President Joe Biden nominated Multnomah County Circuit Court Judge Amy Baggio to the federal bench in Oregon. (Getty Images)
Crystal Magaña grew up in an abusive home and was in and out of foster homes. At 14, she was forced into prostitution.
Seven years later she was convicted of manslaughter and sentenced to 16 and a half years in prison.
Magaña’s story is an example of the criminal justice system in Oregon and its intersection with defendants who are victims of domestic violence. A proposal in the Legislature this session would give the courts the discretion to give lesser sentences to cases involving victims of abuse.
“I got pregnant and gave birth at the age of 17, bouncing around from hotel room to hotel room and praying every day that I was going to breathe another breath,” Magaña said in a recent presentation to reporters and advocates about the proposal.
Sen. Wlnsvey Campos, D-Aloha, plans to introduce the legislation, which would allow the courts to consider evidence of domestic violence during sentencing and give judges the discretion to choose a lighter sentence than mandated under the state’s sentencing requirements. The bill would also allow people to petition the court for a new sentence if evidence of domestic abuse had not been introduced before sentencing.
“There is a group of survivors who remain ignored and subjected to continued abuse by the state through the criminal justice system,” Campos said. “We call them survivor-defendants, a term for defendants in criminal cases who are survivors of domestic violence and for whom that abuse was a contributing factor in the commission of their crimes.”
The concept could affect hundreds of women, with nearly 900 imprisoned in Oregon as of last October. In a survey of more than 140 incarcerated women in Oregon, about three-quarters of them were in a relationship when they were arrested. Of those, 44% said the relationship contributed to their crime, according to a report by the Oregon Justice Resource Center, an advocacy group that helped develop the proposal. The center’s Women’s Justice Project and Portland State University’s Department of Criminology and Criminal Justice worked on the survey in 2017 and 2018.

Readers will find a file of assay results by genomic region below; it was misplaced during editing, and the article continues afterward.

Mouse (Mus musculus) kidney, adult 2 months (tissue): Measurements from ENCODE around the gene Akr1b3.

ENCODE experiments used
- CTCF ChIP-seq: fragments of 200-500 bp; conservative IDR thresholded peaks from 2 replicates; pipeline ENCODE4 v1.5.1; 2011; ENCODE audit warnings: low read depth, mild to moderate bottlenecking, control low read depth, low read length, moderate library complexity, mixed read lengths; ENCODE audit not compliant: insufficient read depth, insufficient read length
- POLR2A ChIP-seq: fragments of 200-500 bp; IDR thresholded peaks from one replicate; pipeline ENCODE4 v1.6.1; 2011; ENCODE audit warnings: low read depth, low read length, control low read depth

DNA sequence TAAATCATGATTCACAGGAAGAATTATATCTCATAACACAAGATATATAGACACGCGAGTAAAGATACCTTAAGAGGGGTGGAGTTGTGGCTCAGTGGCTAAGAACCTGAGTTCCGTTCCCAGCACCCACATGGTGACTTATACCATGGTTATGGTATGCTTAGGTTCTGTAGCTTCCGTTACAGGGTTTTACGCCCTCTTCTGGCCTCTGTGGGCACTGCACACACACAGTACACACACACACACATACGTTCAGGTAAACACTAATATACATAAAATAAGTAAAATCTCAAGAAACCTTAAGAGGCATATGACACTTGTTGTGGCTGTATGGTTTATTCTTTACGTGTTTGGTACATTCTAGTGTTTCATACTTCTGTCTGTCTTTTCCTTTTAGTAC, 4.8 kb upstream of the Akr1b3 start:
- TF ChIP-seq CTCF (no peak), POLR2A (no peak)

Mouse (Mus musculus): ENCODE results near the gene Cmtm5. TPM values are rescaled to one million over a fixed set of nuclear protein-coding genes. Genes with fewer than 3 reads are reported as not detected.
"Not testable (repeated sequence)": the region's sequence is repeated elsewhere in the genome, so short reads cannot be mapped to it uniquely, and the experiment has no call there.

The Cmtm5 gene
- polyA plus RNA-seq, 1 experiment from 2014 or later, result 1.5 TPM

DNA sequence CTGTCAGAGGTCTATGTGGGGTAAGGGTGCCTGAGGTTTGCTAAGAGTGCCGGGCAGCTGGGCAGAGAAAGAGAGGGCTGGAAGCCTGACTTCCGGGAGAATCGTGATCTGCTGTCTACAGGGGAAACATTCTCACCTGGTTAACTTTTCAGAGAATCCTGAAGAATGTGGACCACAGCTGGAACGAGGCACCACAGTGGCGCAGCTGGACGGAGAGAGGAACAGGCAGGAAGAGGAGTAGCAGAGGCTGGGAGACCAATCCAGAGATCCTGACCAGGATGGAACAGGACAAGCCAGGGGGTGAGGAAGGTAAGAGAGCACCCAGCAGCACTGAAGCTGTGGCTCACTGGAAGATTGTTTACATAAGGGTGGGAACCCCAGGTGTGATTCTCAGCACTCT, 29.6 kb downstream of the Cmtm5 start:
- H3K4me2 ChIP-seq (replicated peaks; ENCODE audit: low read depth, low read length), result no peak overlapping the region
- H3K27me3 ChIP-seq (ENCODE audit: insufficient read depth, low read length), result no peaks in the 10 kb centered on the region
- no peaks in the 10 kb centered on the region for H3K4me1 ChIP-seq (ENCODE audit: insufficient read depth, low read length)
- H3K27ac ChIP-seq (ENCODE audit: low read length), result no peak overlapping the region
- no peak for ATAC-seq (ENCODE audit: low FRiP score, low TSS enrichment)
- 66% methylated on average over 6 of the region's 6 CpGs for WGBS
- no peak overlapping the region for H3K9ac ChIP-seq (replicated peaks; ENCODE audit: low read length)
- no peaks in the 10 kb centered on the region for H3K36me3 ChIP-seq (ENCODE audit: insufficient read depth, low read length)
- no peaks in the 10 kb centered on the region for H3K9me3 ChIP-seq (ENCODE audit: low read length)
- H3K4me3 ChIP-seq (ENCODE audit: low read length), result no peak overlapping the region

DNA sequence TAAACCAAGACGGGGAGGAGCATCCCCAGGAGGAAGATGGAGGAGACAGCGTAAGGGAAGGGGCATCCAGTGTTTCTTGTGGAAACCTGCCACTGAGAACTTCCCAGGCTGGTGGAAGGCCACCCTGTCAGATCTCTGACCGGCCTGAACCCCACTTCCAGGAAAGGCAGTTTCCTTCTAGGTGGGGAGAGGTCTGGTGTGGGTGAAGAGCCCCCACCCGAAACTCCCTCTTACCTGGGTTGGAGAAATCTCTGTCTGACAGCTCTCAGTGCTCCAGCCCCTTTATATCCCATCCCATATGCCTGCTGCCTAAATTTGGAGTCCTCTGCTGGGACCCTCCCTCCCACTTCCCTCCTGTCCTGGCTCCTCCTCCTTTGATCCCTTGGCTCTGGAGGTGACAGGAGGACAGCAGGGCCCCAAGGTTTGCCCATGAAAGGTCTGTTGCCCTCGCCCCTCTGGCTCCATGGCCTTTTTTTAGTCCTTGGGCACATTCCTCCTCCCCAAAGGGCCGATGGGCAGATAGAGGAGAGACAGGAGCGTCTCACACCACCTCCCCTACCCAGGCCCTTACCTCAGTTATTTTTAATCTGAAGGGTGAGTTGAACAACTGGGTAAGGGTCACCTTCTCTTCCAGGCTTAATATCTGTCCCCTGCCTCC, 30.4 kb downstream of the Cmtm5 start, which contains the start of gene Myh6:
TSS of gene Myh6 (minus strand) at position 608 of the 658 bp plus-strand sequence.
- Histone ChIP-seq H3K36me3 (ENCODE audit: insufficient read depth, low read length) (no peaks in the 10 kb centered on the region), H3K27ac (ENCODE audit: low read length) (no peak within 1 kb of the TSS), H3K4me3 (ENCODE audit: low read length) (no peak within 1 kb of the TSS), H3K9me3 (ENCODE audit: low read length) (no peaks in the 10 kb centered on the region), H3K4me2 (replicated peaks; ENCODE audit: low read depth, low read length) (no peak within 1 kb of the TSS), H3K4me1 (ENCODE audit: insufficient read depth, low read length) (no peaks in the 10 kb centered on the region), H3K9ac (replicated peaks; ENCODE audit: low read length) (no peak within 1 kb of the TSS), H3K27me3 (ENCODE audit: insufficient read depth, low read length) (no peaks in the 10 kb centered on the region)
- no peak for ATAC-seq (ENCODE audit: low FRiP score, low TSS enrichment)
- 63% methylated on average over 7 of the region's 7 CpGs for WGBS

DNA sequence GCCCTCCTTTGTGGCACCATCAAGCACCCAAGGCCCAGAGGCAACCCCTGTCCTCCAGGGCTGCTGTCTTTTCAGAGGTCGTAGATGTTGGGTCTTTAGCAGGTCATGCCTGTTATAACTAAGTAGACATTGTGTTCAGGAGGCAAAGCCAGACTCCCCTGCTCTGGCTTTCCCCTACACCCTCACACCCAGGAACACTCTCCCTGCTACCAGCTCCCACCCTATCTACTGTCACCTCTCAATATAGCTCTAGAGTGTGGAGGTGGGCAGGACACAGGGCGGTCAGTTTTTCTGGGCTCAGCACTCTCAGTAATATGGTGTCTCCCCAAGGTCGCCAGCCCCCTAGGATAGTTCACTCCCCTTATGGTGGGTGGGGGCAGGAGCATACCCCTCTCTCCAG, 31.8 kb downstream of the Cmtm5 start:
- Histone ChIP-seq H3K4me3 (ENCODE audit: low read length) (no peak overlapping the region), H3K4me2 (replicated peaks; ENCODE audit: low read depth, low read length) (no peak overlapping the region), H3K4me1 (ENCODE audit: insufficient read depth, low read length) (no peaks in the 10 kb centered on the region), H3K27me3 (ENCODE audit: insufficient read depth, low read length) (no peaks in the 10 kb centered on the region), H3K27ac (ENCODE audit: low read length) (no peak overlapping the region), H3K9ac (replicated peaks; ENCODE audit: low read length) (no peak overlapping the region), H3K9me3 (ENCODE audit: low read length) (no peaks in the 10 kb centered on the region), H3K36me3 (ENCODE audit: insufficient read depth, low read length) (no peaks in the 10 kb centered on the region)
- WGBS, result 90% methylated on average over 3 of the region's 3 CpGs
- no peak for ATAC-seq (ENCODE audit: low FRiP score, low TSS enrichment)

“I commonly hear from women about how they survived years of horrific domestic abuse and how that abuse was a pathway to incarceration, how they were convicted for acts done in response to their abusers, threats or coercion,” Julia Yoshimoto, attorney and director of the Women’s Justice Project of the resource center, said. “They share how the abuse was never adequately considered or never considered at all in their criminal cases, and how they and their children find themselves suffering through incarceration in a continuation of their domestic violence nightmare.”
The abuse can come in different forms. For Zuleyma Figueroa, a former Portland school teacher, a partner manipulated her to get involved with dealing drugs, Figueroa said.
“She gave me constant reassurance that everything was going to be fine, while slowly sowing seeds of doubt, rocking my confidence and breaking down my judgment,” she said.
In 2010, she was arrested for selling drugs and lost her teaching license. The woman took over her house, her possessions and her teaching pension, Figueroa said.
“She came to my house and put a gun to my head,” Figueroa said. “She told me if I say anything, or call the police that she would make me or my sister disappear in an instant.”
As for Magaña, she now works as an ironworker and is rebuilding her relationship with her daughter. She said courts should consider the circumstances victims face and not convict them to a minimum mandatory sentence as she was.
“If this bill was around when my crime happened, things could have looked a lot differently,” Magaña said.
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